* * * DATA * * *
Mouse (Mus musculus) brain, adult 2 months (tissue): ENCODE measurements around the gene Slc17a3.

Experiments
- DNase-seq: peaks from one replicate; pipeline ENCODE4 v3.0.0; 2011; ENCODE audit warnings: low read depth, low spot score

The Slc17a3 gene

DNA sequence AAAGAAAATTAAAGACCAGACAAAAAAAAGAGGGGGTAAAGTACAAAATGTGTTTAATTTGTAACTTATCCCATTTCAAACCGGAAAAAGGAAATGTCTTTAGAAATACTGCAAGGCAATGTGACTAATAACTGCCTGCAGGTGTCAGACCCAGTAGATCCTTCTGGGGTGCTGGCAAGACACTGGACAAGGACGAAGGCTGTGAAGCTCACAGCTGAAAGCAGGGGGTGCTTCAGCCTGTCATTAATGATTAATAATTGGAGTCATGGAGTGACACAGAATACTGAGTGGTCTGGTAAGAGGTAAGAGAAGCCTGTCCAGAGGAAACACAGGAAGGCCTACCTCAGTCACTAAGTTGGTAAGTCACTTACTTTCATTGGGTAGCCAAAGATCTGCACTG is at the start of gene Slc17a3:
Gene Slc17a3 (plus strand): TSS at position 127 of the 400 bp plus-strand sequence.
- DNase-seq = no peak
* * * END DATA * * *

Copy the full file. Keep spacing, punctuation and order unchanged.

Mouse (Mus musculus) brain, adult 2 months (tissue): ENCODE measurements around the gene Slc17a3.

Experiments
- DNase-seq: peaks from one replicate; pipeline ENCODE4 v3.0.0; 2011; ENCODE audit warnings: low read depth, low spot score

The Slc17a3 gene

DNA sequence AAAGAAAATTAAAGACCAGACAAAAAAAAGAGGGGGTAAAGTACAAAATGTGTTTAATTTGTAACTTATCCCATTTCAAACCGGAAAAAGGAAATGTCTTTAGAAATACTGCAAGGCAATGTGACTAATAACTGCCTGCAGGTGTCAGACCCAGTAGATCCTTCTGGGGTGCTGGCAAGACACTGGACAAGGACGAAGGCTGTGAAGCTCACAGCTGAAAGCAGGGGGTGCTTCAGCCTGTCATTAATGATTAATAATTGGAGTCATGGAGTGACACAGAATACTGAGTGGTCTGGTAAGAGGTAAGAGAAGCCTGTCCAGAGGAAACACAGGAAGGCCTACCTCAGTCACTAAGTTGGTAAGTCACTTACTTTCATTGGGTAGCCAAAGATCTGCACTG is at the start of gene Slc17a3:
Gene Slc17a3 (plus strand): TSS at position 127 of the 400 bp plus-strand sequence.
- DNase-seq = no peak